Harold Ramis, the man behind "Ghostbusters" and "Groundhog Day," passed away last February at the age of 69. Like many, the Writers Guild of America hasn't forgotten the impact he made over a 38-year career. The organization announced Tuesday that they will honor the writer/director/actor with the WGA's 2015 Laurel Award for Screenwriting Achievement at the Writers Guild Awards ceremony next month. Ramis' wife, Erica Mann Ramis, and family will accept the award on his behalf.
BEVERLY HILLS — Once the Golden Globes show is over, the party really begins. Actually, let's rephrase that: that's when the "parties" begin. This year there were six on the grounds of the Beverly Hilton and another just a few miles away. But, as you'd suspect, the place to be is where the winners are and for the movie world that meant the FOX/20th Century Fox/Fox Searchlight shindig or the now legendary annual Warner Bros./In Style fete. The former featured big winners from "The Grand Budapest Hotel," "Birdman," "How To Train Your Dragon 2" and FX's "Fargo." The latter is the party where every possible movie, TV and music star collides in a shoulder-to-shoulder extravaganza of pop culture. There was one moment at the WB/In Style event, however, which just has to be discussed before anything else.
A year after it tried to live up to an unfathomable and unfair wave of hype that crowned it the "gay" "GIRLS," HBO's "Looking" returned for its second season Sunday night. The series began by introducing us to three "almost" best friends, Patrick (Jonathan Groff), Augustin (Frankie J. Alvarez) and Dom (Murray Bartlett) and then almost immediately sent them their separate ways for most of the first eight episodes. Augustin moved out of his apartment to be with his then boyfriend Frankie (O.T. Fagbenle), Dom seemed to mostly hang out with his own roommate, Doris (Lauren Weedman), and Patrick pretty much became the center of the show. Not what most people expected based on the TV spots and outdoor ads.
Sundance is about two weeks away and the first major acquisition has already occurred. Fox Searchlight has picked up Noah Baumbach's "Mistress America" which is scheduled to premiere on Jan. 24 in Park City, Utah. "America" is the second collaboration between Baumbach and Greta Gerwig after 2012's critically acclaimed dramedy "Frances Ha." Once again the duo co-wrote the screenplay, Baumbach directed and Gerwig stars. She's joined ths time around by newcomer Lola Kirke and a relatively unknown cast.
The most important thing to consider when looking at the 2015 BAFTA Awards nominations is that the voting process is actually (mostly) the opposite of the Academy Awards. For the Best Film and acting categories, the entire membership can vote on the nominations and winners. Other honors, such as Adapted Screenplay, Original Screenplay, Cinematography, Costume Design, Director, Editing, Make-Up & Hair, Original Music, Production Design, Sound, and Special Visual Effects, are determined completely by their respective branches. That means, for the most part, that the BAFTA nominations are a reflection of broad support in the top five races. Keep that in mind.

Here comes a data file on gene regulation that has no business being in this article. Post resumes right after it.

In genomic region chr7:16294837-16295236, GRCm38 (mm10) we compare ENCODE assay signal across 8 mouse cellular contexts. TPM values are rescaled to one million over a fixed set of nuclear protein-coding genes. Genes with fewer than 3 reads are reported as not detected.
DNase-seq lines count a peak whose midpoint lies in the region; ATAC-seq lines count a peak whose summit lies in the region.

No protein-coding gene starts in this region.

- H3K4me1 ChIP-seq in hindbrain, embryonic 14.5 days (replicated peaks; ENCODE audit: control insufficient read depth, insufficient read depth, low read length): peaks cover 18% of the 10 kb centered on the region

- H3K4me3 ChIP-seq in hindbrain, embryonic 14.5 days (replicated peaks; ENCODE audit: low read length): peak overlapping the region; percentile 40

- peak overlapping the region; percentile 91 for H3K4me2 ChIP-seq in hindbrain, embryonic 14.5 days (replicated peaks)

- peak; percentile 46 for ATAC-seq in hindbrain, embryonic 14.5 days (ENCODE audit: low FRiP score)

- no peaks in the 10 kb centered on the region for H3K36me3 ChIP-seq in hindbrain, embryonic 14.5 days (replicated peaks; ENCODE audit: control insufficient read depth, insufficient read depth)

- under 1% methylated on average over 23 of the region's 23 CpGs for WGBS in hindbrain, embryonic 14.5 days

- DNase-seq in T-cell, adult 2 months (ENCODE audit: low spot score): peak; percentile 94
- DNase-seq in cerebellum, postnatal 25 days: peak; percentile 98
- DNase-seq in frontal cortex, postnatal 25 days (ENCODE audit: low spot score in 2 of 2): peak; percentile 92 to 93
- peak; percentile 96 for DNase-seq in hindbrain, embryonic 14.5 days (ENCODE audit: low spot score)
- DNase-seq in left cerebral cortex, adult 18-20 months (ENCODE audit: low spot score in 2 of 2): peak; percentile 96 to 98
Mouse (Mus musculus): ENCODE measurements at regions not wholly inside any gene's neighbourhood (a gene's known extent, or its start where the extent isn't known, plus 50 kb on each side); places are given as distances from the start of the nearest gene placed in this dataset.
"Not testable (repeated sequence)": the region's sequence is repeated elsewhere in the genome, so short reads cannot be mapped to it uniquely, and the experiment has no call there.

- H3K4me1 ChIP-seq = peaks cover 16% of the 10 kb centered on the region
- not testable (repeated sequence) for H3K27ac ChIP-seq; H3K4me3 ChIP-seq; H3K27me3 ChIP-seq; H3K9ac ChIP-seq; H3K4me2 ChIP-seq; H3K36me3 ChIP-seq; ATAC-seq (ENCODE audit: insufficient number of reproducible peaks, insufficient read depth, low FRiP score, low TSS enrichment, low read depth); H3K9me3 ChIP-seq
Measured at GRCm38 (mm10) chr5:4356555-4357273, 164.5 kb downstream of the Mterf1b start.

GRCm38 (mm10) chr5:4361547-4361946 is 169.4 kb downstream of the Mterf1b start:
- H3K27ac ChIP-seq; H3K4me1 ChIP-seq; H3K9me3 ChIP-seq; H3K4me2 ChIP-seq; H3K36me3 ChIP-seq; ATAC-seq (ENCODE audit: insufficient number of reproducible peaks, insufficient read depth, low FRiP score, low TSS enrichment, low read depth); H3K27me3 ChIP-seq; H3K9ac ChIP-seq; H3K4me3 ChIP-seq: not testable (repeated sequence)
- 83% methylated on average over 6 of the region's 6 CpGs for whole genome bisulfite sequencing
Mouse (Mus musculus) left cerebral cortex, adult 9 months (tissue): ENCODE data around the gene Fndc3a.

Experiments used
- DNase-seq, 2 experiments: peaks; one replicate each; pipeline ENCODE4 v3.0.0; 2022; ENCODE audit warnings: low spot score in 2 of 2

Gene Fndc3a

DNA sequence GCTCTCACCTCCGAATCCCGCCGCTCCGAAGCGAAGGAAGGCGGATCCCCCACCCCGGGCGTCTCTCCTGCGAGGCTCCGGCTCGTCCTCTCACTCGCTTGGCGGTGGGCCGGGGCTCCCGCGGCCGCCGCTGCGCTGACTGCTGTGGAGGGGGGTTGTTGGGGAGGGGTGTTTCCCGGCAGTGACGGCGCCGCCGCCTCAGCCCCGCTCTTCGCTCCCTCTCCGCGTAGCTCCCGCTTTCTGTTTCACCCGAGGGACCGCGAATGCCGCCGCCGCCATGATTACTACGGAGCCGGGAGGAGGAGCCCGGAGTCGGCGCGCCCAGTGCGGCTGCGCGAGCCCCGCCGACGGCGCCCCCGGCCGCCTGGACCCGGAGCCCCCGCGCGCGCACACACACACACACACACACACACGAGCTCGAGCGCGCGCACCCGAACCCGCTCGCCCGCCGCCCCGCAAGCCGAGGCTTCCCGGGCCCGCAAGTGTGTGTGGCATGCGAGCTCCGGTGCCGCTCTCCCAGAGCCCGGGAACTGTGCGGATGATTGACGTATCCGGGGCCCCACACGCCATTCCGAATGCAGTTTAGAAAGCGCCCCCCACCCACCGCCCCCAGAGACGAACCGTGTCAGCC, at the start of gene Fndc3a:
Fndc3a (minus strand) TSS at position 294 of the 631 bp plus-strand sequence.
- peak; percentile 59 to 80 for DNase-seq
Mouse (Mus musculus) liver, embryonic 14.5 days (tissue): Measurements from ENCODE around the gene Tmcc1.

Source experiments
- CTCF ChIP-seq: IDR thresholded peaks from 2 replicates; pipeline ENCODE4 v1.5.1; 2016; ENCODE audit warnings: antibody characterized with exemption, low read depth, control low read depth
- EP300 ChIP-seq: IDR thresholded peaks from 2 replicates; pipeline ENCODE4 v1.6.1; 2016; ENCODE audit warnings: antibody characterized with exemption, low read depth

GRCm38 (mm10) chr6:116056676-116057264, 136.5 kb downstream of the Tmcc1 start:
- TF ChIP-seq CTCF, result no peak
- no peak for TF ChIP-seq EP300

The British Academy of Film and Television Arts announced the nominees for the 2015 BAFTA Awards early Friday morning.
The complete list of this year's BAFTA Awards nominees is as follows:
The Sundance Film Festival announced today that it will hold a series of panels titled the "Art of Film Weekend" which will take place Jan. 29-31. This new initiative should create more buzz worthy moments during a period when the Festival is traditionally winding down. The slate will kick off with a conversation between Festival founder Robert Redford and George Lucas that will be streamed online at Sundance.org.
Covering the awards season beat means you are often lucky enough to spend some time moderating post screening Q&As with some of the most talented filmmakers and actors in the world. I've seen some amazing reactions from audiences to some great films and some incredible talent on hand. What I hadn't seen before this season was a sold out theater give a standing ovation to a star at the beginning of a Q&A and then give another standing o after the Q&A was completed. That, ladies and gentlemen, was for the one and only Julianne Moore.
The BAFTA Awards Rising Star honor is the one award the British public gets to vote on and in the nine years it's been handed out, their choices have, at times, been surprising. Well, at least to those of us on this side of the Atlantic.
As we inch closer and closer to the end of Oscar nomination voting, it's sometimes the little things we've learned over the season that stick with us the most. One nugget I always associate with James Marsh's "Theory of Everything" is how intricately the filmmaker and Eddie Redmayne had to plan out the latter's portrayal of Stephen Hawking. Ever since I sat down with Redmayne in Toronto for an extended interview, it's stuck with me. If you've read about Redmayne's breakdown of Hawking's condition scene by scene, you might think it left little room for improvisation or discovery on set. That was hardly the case.